Robbins understood early on how data and technology could dramatically impact a brand’s marketing efforts. It was the record label’s lack of vision that drove her to explore new career opportunities.
“I hopped from music to technology, joining a startup to, ultimately, handle sales and marketing for their web server software products. This in turn led to me going back to university to take programming and web development courses – which led to running my own web development consultancy.”
Robbins eventually landed at another startup in the online media and publishing space. It was here she experienced one of her most rewarding career highlights when she took the initiative to build a tech platform for the company’s events team.
“The event team was using spreadsheets to manage the agendas, speakers and other event details. In reviewing their process, I determined a much more efficient workflow was needed and set about creating a couple of simple improvements.”
The event planning technology initiative led to her architecting the data models and database, writing all the code and scripts and developing the interface for what became a comprehensive platform that powered all of the brand’s events, from agenda development all the way through on-site event logistics.
“The platform I created was critical and foundational to the event business for the ten-plus years it was utilized while I was there.”
Another career highlight for Robbins was the time she spent helping coordinate the “Janes of Digital” networking events that were hosted by Microsoft Bing and focused on elevating issues around career advancement, mentoring and workplace diversity and inclusion challenges for women and minorities. Robbins helped develop the event topics, recruit speakers and moderate panels.
“Prior to these large events – which were the first of their kind in the search marketing industry – I had hosted smaller dinners at our conferences to bring women in the industry together, but the Janes events really expanded and opened the opportunity for so many more to connect, participate, share and learn.”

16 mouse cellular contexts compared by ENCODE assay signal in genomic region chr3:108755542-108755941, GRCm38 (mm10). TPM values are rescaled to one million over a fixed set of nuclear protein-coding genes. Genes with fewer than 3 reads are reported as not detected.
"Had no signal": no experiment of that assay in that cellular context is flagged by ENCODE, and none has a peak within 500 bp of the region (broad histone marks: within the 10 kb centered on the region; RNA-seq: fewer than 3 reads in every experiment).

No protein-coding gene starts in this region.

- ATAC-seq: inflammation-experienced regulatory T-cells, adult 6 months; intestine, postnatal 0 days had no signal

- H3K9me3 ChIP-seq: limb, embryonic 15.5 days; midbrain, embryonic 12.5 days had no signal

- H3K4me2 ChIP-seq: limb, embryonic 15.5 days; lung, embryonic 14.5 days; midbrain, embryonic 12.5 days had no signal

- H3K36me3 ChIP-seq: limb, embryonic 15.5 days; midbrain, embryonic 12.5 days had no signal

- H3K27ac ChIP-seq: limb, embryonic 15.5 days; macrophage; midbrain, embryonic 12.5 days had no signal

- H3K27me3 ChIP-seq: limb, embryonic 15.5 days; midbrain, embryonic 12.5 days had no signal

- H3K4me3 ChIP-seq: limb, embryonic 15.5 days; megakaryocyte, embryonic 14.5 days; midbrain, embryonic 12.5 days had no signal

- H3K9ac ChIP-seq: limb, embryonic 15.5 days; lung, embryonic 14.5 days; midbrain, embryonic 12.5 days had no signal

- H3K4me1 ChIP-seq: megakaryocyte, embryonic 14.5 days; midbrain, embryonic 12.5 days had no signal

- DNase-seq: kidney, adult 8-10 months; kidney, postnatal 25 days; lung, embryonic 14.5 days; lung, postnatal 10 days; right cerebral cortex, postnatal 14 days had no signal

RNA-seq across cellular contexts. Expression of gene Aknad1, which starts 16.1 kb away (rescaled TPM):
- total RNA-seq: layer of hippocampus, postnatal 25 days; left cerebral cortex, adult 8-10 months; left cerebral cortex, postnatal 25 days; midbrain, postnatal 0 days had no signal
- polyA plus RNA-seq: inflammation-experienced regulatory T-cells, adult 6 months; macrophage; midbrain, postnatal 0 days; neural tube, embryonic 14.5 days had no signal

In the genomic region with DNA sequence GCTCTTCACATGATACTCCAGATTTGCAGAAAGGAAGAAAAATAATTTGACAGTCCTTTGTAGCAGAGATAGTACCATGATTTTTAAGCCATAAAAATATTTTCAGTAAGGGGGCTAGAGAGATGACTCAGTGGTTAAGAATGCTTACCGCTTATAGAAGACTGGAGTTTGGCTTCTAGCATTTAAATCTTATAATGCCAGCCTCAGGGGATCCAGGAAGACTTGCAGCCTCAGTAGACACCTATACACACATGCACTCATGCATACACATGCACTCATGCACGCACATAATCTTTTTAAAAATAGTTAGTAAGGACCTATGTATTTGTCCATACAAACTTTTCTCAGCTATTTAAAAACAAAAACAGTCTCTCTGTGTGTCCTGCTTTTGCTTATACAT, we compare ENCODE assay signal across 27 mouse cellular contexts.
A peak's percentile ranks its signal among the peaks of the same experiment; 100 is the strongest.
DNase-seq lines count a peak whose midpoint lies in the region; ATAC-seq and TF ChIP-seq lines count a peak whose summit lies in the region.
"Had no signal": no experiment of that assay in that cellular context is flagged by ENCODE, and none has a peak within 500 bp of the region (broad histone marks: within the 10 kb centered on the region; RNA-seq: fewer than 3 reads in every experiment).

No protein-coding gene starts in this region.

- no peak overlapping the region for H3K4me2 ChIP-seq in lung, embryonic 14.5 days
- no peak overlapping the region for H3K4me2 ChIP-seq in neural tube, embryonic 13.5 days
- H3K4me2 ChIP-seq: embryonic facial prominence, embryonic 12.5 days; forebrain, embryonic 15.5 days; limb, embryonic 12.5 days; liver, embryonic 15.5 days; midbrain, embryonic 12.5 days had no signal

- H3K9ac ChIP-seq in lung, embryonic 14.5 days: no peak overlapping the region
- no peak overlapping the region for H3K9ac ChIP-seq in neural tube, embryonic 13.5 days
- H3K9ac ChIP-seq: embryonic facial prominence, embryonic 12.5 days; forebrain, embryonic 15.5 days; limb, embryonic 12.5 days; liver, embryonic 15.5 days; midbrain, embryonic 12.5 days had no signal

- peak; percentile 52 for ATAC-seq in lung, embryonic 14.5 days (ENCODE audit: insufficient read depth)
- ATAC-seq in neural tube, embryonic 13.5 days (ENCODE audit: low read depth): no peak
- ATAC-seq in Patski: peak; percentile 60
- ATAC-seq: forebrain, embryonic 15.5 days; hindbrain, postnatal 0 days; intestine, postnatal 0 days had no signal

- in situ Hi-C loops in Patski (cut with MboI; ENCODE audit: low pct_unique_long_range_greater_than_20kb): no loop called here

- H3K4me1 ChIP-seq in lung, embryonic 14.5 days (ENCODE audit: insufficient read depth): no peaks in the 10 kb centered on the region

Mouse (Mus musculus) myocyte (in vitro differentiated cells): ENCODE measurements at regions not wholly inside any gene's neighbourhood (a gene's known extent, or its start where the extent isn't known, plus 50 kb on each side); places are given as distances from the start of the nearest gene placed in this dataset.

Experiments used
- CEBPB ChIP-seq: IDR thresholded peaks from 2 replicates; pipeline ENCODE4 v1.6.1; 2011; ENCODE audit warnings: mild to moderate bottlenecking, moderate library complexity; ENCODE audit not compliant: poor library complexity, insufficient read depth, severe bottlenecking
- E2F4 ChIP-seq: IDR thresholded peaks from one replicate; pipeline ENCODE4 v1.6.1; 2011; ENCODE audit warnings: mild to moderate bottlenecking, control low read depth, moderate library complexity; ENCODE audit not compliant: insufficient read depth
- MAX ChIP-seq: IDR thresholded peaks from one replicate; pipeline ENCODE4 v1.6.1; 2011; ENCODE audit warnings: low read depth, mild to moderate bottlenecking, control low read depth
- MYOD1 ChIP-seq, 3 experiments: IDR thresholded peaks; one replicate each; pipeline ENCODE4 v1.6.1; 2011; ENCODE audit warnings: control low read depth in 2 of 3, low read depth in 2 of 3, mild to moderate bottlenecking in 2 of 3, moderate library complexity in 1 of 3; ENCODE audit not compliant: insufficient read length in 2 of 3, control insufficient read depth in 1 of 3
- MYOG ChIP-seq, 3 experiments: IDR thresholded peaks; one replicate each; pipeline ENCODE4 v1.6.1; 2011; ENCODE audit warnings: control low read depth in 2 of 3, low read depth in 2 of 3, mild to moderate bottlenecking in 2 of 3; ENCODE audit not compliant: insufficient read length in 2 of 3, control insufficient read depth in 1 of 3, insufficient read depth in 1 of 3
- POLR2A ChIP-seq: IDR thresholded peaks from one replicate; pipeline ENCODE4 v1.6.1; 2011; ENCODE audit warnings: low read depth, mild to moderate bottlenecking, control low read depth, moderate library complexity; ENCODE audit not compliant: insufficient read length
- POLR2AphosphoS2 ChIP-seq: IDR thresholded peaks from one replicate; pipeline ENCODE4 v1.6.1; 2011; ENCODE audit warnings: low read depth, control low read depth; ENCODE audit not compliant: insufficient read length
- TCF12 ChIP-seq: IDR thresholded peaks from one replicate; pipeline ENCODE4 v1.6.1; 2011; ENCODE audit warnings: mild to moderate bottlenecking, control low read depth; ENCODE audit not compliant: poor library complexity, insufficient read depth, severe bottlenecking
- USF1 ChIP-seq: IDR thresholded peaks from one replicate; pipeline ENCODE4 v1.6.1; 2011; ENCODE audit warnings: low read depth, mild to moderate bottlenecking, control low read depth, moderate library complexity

A Thriving Career
In her current role, Robbins works cross-functionally with the marketing ops, dev ops and ad ops teams at Aimclear, an integrated marketing agency. She is focused on data analytics and martech and leads innovation around products and services offered by the firm.
“I honestly don’t have a ‘typical’ day, as the projects I’m working on span internal (agency) and external (client) priorities and vary quite a bit. Having significant experience across a number of domains affords me the opportunity to do deep work with multiple departments, while also having high-touch client interaction,” said Robbins, who confesses she has always thrived in this type of role.
While Robbins’ career has maintained an upward trajectory, there were setbacks along the way. Her biggest challenge involved an all too common experience shared by many women in business. She says she was part of a company where women made up 70% of the staff, but top male leadership maintained a culture that allowed for disrespectful behavior toward female reports.
According to Robbins, she had been instrumental in helping grow the company’s brands during her time there. She oversaw multiple teams and loved her colleagues, the work, the brands and the industry, but in her final year, made the decision to leave her executive role.